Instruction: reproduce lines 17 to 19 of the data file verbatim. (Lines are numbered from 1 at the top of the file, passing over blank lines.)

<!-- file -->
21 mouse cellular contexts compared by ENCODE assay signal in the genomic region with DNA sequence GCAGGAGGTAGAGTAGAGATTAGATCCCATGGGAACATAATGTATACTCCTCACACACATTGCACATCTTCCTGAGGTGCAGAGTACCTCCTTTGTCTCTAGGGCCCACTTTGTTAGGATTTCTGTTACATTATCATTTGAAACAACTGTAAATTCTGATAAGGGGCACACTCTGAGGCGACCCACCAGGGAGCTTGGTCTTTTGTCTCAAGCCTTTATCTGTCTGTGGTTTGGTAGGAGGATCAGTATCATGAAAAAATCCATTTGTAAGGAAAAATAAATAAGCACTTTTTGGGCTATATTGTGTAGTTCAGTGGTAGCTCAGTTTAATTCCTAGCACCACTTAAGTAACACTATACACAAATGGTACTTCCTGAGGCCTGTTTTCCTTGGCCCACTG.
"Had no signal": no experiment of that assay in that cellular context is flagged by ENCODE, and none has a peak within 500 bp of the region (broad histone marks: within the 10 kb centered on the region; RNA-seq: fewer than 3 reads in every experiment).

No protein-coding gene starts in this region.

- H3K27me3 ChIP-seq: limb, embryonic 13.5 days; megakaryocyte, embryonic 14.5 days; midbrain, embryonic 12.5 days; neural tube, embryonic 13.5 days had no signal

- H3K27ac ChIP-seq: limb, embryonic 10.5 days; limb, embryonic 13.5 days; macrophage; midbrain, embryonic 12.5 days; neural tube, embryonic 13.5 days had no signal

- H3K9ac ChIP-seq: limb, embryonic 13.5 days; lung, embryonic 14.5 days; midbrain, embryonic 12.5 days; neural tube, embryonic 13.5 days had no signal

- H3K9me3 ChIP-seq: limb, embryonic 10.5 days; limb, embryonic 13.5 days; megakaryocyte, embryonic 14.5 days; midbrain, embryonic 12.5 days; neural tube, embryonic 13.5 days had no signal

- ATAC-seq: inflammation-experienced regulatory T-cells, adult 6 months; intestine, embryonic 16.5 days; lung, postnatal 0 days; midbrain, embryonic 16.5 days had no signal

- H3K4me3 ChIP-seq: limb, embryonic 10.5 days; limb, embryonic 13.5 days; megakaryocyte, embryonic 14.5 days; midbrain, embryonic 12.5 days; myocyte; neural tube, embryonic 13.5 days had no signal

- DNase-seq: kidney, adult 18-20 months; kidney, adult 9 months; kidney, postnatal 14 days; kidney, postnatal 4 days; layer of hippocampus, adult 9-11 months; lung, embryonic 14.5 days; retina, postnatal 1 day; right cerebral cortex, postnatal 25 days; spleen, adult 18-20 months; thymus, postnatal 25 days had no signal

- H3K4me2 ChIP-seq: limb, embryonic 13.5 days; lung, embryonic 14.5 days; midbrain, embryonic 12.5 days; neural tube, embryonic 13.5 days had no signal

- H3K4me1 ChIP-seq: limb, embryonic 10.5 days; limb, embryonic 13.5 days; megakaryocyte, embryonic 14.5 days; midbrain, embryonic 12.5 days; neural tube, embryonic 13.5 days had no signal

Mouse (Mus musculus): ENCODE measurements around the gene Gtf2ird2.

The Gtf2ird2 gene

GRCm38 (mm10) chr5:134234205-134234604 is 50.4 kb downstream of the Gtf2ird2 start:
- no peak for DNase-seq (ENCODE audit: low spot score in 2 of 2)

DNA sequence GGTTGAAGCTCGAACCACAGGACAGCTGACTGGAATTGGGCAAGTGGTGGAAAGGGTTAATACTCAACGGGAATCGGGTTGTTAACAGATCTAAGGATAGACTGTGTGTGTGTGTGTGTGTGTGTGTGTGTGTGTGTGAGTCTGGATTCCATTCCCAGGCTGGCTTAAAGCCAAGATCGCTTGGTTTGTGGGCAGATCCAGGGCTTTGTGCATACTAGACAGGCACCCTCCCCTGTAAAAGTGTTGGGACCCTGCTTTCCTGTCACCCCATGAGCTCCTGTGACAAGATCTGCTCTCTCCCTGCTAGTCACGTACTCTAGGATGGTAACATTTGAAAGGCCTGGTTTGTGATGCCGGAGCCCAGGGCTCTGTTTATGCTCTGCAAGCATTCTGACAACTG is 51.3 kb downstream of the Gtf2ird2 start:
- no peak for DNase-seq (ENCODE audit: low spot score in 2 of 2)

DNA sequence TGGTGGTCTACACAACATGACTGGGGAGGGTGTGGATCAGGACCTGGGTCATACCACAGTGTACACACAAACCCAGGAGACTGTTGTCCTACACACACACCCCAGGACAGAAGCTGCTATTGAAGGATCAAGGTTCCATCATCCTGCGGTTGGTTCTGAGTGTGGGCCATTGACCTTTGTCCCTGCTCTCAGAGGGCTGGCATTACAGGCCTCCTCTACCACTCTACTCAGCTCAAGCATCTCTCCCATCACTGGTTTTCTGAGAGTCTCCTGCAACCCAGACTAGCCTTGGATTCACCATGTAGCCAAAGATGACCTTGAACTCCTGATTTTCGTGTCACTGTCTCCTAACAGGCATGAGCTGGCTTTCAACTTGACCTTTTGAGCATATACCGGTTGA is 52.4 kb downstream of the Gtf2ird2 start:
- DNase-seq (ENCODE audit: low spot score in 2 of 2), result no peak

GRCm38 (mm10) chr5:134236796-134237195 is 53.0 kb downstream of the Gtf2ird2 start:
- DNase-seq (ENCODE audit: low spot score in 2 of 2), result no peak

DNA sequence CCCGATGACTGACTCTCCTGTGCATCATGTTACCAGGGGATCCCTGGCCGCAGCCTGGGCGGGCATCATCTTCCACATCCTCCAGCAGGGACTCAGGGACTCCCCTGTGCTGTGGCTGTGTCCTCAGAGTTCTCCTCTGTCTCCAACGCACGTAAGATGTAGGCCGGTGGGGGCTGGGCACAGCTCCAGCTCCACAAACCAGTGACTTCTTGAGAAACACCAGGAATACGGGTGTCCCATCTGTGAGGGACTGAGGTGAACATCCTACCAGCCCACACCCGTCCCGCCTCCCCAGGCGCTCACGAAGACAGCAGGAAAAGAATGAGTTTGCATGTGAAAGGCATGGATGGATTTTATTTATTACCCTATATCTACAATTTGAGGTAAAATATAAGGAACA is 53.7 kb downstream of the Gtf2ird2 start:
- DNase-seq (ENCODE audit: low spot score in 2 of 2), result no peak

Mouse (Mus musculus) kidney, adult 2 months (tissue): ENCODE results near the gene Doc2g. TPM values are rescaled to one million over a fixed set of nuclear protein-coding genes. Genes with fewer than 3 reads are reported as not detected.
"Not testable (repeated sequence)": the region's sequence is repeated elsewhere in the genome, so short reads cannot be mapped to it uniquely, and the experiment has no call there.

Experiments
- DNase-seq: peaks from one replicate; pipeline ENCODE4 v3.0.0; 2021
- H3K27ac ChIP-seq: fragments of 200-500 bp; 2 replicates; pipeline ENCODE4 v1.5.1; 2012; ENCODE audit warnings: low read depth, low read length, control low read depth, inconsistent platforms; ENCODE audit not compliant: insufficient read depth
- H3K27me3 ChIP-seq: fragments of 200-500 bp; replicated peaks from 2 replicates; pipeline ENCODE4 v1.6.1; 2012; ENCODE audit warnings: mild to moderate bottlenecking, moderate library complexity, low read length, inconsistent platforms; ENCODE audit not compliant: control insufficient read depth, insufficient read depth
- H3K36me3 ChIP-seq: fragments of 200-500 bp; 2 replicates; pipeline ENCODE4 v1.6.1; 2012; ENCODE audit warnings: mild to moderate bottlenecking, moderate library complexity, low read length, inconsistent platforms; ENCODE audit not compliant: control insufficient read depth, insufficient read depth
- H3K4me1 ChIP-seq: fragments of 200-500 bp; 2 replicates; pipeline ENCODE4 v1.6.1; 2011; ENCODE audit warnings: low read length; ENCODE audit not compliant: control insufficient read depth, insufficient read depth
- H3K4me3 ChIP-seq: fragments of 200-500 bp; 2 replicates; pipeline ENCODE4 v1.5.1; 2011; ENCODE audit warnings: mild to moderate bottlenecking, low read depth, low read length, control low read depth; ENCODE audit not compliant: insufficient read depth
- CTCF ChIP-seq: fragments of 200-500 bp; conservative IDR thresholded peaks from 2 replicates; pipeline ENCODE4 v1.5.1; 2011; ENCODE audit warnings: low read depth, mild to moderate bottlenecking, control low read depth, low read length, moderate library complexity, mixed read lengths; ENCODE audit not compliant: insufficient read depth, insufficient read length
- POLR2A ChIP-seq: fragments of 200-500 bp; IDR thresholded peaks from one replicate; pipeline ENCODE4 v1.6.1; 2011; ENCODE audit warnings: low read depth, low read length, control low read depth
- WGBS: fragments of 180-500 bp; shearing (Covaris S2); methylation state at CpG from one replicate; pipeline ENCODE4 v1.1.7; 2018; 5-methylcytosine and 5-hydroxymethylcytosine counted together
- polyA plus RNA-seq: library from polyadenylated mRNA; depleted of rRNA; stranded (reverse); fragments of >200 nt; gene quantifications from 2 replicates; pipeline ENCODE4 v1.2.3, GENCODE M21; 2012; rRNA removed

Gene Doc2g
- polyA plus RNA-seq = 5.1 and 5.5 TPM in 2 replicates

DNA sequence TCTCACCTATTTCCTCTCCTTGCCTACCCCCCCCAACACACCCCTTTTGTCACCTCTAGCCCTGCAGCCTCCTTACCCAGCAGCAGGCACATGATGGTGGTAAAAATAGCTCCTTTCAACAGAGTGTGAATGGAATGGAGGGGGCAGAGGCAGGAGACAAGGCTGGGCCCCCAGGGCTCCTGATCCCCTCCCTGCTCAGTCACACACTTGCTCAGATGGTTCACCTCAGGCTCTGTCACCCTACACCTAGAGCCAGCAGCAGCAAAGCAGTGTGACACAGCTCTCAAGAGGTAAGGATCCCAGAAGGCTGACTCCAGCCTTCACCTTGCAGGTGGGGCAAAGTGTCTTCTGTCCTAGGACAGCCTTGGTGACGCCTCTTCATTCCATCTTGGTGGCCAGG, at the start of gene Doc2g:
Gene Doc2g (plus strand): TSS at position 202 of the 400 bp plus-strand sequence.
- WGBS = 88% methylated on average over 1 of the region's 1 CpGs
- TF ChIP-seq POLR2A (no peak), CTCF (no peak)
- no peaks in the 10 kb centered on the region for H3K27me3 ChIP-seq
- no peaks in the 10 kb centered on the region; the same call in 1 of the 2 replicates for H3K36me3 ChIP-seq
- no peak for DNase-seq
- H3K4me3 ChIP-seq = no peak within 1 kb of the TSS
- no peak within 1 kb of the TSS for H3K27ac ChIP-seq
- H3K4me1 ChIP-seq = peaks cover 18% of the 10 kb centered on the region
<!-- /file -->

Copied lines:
DNA sequence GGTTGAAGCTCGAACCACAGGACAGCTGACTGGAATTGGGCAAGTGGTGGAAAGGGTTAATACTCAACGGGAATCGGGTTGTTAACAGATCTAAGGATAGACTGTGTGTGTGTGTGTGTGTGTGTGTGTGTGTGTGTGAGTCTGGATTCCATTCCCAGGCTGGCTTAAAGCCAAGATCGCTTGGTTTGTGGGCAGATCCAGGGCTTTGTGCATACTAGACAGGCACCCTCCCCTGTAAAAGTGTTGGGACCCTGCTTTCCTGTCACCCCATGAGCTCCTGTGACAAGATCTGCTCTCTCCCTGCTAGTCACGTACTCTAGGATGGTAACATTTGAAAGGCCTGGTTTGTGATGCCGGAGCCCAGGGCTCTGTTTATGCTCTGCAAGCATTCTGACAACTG is 51.3 kb downstream of the Gtf2ird2 start:
- no peak for DNase-seq (ENCODE audit: low spot score in 2 of 2)

DNA sequence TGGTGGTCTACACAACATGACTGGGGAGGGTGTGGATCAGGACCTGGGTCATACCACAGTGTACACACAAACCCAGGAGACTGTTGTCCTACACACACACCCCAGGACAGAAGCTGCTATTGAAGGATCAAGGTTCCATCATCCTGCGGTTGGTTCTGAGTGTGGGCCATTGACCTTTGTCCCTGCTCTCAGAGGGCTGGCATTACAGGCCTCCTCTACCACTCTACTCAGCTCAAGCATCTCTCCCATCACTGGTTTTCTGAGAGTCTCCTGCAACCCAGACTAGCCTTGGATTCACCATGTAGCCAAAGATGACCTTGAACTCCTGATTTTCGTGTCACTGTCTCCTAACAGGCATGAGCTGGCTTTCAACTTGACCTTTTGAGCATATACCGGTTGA is 52.4 kb downstream of the Gtf2ird2 start: